On the evening of March 17, 2020, a former Mexican police officer affiliated with the Sinaloa cartel crossed the U.S. border into Southern California, aiming to distribute drugs in Montana. Ricardo Ramos Medina, after picking up methamphetamine in San Diego, embarked on a 16-hour drive to Montana.
However, his journey was interrupted by a traffic stop before reaching Butte, resulting in the discovery of around 2 pounds of methamphetamine in his vehicle.
This arrest played a crucial role in dismantling a drug trafficking ring responsible for bringing significant amounts of meth and fentanyl-laced pills into Montana from Mexico over three years.
Federal prosecutors revealed that this trafficking network, partially motivated by the lucrative drug market in Montana, transported over 2,000 pounds of meth and 700,000 fentanyl-laced pills into the state.
The allure of higher profits in Montana, where pills could be sold for 20 times their price in border cities, attracted cartel associates. The impact of this drug influx is particularly severe on Montana’s Indian reservations, where crime rates and overdoses are escalating.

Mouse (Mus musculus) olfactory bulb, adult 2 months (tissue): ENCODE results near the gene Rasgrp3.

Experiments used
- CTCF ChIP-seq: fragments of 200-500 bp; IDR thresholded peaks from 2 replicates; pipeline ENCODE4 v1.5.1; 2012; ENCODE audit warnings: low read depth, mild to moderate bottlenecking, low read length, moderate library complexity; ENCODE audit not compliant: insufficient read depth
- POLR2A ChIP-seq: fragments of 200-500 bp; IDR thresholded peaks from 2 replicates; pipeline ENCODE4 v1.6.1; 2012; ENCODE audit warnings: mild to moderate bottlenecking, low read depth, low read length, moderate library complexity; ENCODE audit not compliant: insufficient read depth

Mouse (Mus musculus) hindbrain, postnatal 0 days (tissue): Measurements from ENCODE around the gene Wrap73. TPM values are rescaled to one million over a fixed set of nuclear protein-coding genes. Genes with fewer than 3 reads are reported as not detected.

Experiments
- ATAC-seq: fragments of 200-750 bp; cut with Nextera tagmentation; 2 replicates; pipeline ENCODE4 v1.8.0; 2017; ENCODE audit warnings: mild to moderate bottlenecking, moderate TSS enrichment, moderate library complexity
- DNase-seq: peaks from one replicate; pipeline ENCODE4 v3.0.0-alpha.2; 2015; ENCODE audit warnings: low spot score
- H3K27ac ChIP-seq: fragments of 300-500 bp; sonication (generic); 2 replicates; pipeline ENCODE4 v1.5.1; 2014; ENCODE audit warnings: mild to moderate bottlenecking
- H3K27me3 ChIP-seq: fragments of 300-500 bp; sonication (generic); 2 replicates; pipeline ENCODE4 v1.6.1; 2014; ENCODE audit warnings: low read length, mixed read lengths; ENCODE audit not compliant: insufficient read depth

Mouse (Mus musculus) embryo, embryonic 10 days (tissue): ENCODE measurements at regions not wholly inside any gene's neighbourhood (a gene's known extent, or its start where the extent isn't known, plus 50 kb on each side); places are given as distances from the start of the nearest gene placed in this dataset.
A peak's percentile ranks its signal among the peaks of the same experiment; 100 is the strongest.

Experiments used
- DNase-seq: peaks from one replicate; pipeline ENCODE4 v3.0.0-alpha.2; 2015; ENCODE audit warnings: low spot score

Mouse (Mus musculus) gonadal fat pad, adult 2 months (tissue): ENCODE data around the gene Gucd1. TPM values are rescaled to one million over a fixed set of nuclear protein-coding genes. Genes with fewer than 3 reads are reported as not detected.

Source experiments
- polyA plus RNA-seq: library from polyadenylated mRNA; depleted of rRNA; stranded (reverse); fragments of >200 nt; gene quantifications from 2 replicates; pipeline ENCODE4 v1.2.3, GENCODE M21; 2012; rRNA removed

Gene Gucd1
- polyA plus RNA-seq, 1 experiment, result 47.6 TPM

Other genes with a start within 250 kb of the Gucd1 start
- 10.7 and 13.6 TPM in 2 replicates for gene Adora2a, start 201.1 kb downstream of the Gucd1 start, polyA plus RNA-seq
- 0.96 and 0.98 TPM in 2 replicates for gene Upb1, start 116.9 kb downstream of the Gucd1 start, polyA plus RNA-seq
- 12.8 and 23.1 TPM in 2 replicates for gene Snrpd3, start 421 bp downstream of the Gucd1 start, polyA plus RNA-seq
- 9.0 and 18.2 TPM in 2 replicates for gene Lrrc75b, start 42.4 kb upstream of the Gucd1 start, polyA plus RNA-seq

In these areas, cartel associates are establishing connections with Indigenous women to integrate themselves into communities and facilitate drug sales.
Additionally, traffickers entice Native Americans into becoming dealers by providing an initial supply of drugs, creating dependence and indebtedness to the cartels. Marvin Weatherwax, Jr., a leader of the Blackfeet Tribe, described the situation as if “fentanyl is raining on our reservation.”
Addressing the drug trade in Montana poses unique challenges due to the state’s vastness, making it difficult for law enforcement to police expansive areas.
Indian reservations, in particular, face additional hurdles with underfunded and understaffed tribal police forces. Some tribes have resorted to forming vigilante groups to combat drug-related crime in a desperate effort to protect their communities.